The long vacation is over for University of Southern Maine students and faculty, and the School of Music is about to start its new semester of public events. First up is a Spotlight (faculty) Concert this Feb. 3, which stars low brass professor Brian Diehl in a program that features himself on two instruments: trombone and euphonium.
Accompanist will be piano prof Sanae Kandra, and the repertoire will be a mixture of works specifically written for these three instruments, plus a number that have been specially adapted. Two new pieces will be heard. One was penned by Kandra, and it’s so new that it still doesn’t have a title. The other is a new arrangement of works by Astor Piazzola, a 20th-century Argentinean composer who is best known for creating clever variations on his country’s signature tango dance and rhythms.
Catch this concert at 8 p.m. Feb. 3 at Corthell Hall on the University of Southern Maine’s Gorham campus. Call the music box office at 780-5555.
George Lopez and Eva Gruesser
School is also back in session at Bowdoin College in Brunswick, and the spring semester’s public programs get started this Saturday with a concert by two New Hampshire artists who are closely associated with the college and the region.
Pianist George Lopez is a visiting artist in residence at Bowdoin. He’s given a number of concerts at the college plus he’s been a featured soloist with the Midcoast Symphony Orchestra for the past several years as a close professional associate of maestro Rohan Smith. Violinist Eva Gruesser is the concertmaster of the American Composers Orchestra of Carnegie Hall. She’s also Smith’s wife and has soloed with the MSO.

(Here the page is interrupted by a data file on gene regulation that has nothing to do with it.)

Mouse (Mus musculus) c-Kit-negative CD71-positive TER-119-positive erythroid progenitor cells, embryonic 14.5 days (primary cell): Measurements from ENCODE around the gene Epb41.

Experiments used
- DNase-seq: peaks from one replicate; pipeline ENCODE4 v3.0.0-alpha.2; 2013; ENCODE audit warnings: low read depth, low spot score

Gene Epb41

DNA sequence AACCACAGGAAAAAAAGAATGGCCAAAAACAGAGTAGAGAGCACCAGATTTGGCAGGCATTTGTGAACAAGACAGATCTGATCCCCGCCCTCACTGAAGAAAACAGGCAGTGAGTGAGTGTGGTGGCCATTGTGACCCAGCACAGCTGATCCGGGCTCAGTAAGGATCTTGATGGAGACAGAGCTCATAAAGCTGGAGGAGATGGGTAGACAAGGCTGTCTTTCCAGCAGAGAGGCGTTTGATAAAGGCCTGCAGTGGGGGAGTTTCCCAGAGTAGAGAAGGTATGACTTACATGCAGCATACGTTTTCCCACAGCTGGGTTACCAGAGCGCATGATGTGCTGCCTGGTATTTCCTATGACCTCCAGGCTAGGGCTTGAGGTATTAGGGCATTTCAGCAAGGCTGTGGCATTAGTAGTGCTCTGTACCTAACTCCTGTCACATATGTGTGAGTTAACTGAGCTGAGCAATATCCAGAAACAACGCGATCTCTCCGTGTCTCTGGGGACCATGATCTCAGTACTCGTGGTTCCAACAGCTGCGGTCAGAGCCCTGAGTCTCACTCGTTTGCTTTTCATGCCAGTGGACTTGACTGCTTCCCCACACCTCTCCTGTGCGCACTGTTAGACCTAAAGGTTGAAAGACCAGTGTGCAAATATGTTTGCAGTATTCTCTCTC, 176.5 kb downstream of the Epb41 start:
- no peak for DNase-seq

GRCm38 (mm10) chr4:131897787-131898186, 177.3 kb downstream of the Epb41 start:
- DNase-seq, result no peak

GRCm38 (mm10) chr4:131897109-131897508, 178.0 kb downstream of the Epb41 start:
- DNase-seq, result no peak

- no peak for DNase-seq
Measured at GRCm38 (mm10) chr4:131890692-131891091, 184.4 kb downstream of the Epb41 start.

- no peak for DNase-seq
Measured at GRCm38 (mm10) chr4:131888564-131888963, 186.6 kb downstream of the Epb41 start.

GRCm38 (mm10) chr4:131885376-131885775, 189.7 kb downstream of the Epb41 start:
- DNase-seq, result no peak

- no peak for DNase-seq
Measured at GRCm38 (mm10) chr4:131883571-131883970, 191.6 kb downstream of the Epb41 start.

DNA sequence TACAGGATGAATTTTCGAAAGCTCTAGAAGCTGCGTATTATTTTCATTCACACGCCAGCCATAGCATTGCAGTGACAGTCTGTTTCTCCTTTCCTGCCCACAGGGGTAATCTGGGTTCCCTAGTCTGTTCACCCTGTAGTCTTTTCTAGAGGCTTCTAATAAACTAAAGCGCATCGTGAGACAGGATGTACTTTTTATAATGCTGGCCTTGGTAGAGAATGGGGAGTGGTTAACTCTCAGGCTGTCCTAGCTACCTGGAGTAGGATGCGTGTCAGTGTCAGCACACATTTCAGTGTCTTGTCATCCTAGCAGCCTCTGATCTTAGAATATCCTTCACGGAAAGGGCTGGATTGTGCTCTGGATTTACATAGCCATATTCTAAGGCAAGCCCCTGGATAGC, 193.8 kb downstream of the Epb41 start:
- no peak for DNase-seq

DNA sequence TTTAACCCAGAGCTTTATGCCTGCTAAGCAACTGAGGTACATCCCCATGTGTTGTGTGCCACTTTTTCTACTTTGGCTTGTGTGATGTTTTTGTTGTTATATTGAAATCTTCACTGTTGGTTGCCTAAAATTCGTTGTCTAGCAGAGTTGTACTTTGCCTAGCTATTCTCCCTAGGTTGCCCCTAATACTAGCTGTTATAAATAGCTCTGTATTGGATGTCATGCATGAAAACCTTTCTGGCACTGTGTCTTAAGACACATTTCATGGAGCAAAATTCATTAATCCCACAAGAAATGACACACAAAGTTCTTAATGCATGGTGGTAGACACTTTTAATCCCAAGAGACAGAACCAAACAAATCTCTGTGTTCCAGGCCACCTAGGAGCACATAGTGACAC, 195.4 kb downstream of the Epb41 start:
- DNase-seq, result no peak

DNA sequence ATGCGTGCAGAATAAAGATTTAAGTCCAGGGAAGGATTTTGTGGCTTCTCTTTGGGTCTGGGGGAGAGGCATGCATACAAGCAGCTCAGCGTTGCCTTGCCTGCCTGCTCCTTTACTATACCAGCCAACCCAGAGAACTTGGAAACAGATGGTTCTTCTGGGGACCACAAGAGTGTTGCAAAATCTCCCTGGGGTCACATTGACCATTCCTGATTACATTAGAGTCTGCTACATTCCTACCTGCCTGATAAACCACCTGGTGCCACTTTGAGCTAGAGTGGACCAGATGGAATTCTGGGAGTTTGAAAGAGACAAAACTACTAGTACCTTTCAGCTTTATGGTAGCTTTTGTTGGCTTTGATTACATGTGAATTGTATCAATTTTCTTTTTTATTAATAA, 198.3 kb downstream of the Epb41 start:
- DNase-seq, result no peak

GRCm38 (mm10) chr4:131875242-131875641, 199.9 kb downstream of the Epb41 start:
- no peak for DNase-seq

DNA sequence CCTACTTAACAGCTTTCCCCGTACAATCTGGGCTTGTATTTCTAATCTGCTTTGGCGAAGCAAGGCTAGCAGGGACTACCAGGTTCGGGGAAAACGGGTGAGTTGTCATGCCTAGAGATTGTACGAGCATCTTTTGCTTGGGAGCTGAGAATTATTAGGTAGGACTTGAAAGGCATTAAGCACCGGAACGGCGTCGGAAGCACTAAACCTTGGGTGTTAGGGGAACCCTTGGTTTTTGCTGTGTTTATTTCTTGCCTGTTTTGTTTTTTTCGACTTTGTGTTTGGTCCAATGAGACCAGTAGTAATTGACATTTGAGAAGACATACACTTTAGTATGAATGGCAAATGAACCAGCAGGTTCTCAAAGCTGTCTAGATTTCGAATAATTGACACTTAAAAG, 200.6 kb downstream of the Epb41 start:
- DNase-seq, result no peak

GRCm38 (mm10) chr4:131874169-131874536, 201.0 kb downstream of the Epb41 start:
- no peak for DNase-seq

Their planned repertoire comprises three sonatas by Johannes Brahms, a 19th-century German late Romantic composer.
Catch this free concert at 7:30 p.m. Feb. 4 at Studzinski Recital Hall on the Bowdoin College campus in Brunswick. Call 725-3375.
A recent play that revolves around the problematic relationship between two gay men is the focus of the current production at Portland’s Good Theater. “Next Fall,” written by Geoffrey Nauffts, was nominated for a Tony Award; Good Theater is presenting its Maine premiere.
The show stars two Good Theater newcomers, Rob Cameron and Joe Bearor as the principal subjects, plus a cast of four supporting actors.
Nauffts narrative approach begins in the present, as one of the two men lies in critical condition in the hospital and the five other characters rotate through a waiting room. Then Nauffts uses multiple flashbacks to highlight key moments in the complex web of relationships that has evolved over the past four years.
The two central characters are both obnoxiously contentious, and I spent most of my time in the theater wondering how they managed to stay together for more than a day, let alone four years. In any case, I didn’t care much for Nauffts’ two pivotal figures, and the tales of the others failed to make up for my lack of enthusiasm.
Good Theater presents “Next Fall” through Feb. 19 at the St. Lawrence Arts Center, 76 Congress St. (top of Munjoy Hill) in Portland. Call Good Theater at 885-5883.
Edited Feb. 3, 2012, to correct that "Sooner" by Liz Frame and the Kickers was an independent, self-released album.